Schools for the poor | Pakistan Today

Schools for the poor

Provision of free and quality education to all the segments of the society is a Herculean task in our society, as poor and disfranchised strata, often, fails to get an access to this fundamental right due to socio-economic inequality and unsupportive cultural norms.
Punjab government set up the Punjab Education Foundation (PEF) in 1991 to extend the facility of gratis education, up to Matriculation through a result-oriented model of Public Private Partnership (PPP) in the province.
This educational model has been introduced in collaboration with the low-cost private schools, working in poor localities providing free education to the students with help of government grants. Under the Public Private Partner model, three different need-based educational programs have been introduced to encourage poor parents to enrol their children to schools where monthly fee is paid and text books are provided by the PEF.
As a result of these initiatives, a total of 1.5 million deserving students, 52 percent of whom are girls, are getting access to free education in 4,700 partner schools in 36 districts of the Punjab province.
Besides introducing world’s largest Education Voucher Scheme (EVS) in Punjab for illiterate and out of school children aged six to fourteen and launching Foundation Assisted Schools (FAS) program for the have-nots, the PEF has also launched “New School Program” Under the NSP; Punjab Education Foundation is determined to reach out to those hapless children who are not attending schools due to various socio-economic constraints. Under NSP, government would target areas which have a low literacy rate and highest out of school (OOS) ratio. This program is functioning on the basis of PPP approach to deliver quality education to the community, by the community emphasising on illiterate girls and women.
NSP was launched in five districts in southern Punjab in March 2008 where the number of public as well as private sector schools was scant due to socio-economic inequalities between genders and poor parent’s inability to pay school fees of their children. Girls were not allowed to attend far-off schools due to lack of adequate transport facilities.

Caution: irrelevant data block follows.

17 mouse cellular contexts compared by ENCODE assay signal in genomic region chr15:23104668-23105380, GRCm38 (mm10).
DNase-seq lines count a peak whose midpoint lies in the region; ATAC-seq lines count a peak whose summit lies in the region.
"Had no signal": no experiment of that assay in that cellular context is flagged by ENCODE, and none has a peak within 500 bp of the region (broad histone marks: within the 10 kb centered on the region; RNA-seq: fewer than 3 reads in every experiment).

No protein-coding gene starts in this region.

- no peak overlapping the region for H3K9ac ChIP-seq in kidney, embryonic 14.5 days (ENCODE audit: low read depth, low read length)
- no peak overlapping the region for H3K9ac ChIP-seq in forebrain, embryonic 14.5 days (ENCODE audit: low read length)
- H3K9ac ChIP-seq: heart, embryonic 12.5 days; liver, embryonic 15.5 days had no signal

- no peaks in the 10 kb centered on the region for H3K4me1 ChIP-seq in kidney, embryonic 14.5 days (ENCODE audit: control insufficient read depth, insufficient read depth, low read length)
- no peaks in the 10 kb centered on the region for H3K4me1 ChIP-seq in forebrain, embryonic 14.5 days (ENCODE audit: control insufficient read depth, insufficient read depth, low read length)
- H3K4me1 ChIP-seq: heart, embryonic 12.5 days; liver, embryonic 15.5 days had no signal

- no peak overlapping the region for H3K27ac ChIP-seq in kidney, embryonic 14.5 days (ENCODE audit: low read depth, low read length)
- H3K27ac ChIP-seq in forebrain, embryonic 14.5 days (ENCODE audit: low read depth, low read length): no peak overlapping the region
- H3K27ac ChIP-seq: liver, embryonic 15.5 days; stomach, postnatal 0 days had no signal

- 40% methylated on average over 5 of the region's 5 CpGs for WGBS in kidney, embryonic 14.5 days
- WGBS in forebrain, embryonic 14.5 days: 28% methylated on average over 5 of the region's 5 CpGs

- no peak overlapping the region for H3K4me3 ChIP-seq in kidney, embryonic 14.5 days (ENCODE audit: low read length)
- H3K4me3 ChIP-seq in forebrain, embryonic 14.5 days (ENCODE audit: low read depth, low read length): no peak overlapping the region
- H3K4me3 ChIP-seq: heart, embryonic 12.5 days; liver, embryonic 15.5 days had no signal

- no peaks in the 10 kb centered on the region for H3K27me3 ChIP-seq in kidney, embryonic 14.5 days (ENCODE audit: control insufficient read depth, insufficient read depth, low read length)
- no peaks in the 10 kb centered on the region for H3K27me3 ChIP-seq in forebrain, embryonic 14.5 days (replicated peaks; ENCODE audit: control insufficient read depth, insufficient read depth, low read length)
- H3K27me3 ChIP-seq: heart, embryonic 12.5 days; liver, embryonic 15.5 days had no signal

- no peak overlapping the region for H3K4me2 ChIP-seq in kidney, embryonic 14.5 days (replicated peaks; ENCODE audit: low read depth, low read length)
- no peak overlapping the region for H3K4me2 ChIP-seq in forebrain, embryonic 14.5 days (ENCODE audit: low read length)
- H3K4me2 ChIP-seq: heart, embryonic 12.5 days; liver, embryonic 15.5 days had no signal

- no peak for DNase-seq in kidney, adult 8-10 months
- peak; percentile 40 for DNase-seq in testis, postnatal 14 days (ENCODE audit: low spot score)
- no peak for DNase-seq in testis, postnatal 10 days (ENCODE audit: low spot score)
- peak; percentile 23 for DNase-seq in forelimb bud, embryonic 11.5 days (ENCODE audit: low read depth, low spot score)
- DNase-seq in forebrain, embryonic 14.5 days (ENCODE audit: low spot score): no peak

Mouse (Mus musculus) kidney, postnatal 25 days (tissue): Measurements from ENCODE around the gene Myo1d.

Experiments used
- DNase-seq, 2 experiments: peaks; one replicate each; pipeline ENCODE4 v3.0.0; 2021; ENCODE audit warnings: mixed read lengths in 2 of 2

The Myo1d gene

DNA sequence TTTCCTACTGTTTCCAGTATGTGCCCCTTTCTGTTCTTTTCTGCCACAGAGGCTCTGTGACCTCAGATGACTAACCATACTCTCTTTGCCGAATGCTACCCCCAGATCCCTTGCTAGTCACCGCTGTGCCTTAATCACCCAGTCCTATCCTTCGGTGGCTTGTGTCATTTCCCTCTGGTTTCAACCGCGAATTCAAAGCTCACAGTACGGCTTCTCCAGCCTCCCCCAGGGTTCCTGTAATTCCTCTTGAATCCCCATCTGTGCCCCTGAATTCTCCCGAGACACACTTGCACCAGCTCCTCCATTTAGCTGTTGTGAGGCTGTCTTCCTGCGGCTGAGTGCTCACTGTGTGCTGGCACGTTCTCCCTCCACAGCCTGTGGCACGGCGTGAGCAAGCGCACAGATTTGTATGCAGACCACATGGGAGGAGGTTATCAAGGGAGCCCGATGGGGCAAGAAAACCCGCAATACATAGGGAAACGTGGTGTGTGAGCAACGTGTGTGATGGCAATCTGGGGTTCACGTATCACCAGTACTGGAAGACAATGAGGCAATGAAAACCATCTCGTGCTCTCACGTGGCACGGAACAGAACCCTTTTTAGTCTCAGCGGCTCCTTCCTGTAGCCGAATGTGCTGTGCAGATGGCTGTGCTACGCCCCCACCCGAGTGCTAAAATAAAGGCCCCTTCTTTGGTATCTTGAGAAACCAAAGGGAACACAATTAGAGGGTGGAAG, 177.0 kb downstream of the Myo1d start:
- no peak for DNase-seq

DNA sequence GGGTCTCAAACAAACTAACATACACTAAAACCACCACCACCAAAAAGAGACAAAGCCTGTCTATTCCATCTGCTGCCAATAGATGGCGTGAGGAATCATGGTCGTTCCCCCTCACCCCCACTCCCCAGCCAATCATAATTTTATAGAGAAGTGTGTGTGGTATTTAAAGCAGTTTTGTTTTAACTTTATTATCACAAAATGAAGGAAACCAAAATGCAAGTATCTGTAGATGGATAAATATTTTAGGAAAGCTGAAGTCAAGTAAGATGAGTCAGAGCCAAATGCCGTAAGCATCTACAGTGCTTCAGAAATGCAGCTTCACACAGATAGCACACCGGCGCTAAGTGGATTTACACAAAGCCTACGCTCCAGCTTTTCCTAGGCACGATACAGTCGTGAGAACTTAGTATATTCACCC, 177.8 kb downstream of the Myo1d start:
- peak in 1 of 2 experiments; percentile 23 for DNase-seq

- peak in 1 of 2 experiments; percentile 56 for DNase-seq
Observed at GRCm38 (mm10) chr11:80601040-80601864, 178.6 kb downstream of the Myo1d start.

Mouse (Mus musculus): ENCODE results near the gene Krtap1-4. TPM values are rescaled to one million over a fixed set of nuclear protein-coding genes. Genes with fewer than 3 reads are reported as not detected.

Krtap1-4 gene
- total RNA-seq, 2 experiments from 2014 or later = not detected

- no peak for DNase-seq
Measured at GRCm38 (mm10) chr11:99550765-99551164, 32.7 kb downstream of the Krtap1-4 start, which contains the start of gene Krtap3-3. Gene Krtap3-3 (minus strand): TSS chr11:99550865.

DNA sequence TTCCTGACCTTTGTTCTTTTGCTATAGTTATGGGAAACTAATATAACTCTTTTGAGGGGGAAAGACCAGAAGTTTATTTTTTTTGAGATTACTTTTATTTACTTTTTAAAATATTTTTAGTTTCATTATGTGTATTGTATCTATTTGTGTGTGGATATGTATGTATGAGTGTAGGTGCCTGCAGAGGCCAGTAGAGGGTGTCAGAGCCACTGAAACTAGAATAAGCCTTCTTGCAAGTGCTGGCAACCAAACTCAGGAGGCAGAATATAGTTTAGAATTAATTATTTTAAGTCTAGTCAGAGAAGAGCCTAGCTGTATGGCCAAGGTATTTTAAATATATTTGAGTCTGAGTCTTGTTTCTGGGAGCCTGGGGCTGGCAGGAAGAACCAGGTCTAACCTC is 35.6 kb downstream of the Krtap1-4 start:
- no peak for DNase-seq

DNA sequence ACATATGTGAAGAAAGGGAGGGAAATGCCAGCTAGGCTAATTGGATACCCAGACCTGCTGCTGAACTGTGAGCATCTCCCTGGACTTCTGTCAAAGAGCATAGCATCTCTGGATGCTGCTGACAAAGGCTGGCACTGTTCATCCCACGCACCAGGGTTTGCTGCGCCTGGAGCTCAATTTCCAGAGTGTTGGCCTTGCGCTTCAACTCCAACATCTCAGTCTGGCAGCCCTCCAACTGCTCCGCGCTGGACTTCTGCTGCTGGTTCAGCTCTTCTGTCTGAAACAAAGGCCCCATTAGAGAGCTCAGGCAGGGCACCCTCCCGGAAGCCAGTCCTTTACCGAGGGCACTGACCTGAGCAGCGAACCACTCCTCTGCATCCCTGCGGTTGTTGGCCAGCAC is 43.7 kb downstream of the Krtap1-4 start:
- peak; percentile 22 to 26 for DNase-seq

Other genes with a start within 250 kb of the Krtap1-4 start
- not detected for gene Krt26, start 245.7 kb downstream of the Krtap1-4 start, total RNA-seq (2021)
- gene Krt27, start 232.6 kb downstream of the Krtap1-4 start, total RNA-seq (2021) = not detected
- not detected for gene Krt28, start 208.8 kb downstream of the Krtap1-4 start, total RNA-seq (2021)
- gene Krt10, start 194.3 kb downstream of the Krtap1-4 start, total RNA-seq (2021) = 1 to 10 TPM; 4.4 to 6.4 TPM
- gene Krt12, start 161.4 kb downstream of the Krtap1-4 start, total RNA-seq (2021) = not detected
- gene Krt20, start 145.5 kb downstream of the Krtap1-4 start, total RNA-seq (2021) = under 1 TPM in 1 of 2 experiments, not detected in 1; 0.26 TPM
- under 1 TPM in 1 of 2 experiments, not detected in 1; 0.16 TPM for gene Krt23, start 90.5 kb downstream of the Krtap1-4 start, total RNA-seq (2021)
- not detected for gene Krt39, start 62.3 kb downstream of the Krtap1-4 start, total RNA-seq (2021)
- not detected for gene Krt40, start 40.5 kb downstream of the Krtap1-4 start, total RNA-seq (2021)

In a span of four years, NSP has reached out into 16 districts of Punjab adopting 200 schools supporting more than 40,000 needy students.
The programme has strengthened low-cost schools, often operating in hinterlands, by providing financial aid in shape of students’ fee and arranging free capacity building training programmes for their teachers.
It is important to note that NSP not only facilitates enrolment of out of school children but also ensures their retention through affective administration, monitoring, capacity development and conduction of quality assurance tests (QATs) by keeping computerized record of students and staff.
NSP was on previous year’s Disbursement Linked Indicators (DLIs) of the World Bank with a target of 200 schools, which has been successfully achieved by the Punjab Education Foundation. During the current financial year, New School Program is a part of Chief Minister Punjab’s Roadmap for Education.
In the current fiscal year NSP will be functional in all the 36 districts of Punjab, embracing 200 more schools. The goal is to create an educational infrastructure that supports a maximum of 300 students in each school providing a fund equalling Rs 400 per student on a monthly basis. After the expansion phase launched last month in 22 districts, a total of one 100,800 deserving students would benefit from this program in the province.
At present, NSP adopts elementary and secondary schools, if the area already has a primary school. Similarly, if boys’ primary and secondary schools are available within a specific area, then the applicant can apply for girls’ school of the same level. PEF has planned that schools under NSP, after attaining an enrolment of 300, with sufficient infrastructure and facilities for the students, will be handed over to Foundation Assisted Schools (FAS) program after passing the qualifying QAT of FAS program. So far, NSP has handed over three schools to FAS program.
Keeping in perspective the rising poverty and massive unemployment in the country resulting due to massive load shedding, terrorism and sagging economy, it’s imperative that the government should support programs like the NSP to ensure gratis education for the impecunious strata, who otherwise, cannot afford education of their children on their own. It’s also important that this program should be extended to at least graduation level so that students could earn honourable livelihoods in their practical life.
New School Program would prove beneficial in troubled northern and tribal areas where more than five hundred government schools have been destroyed by Taliban and the government has inadequate funds to rebuild them and arrange education for half a million displaced students.



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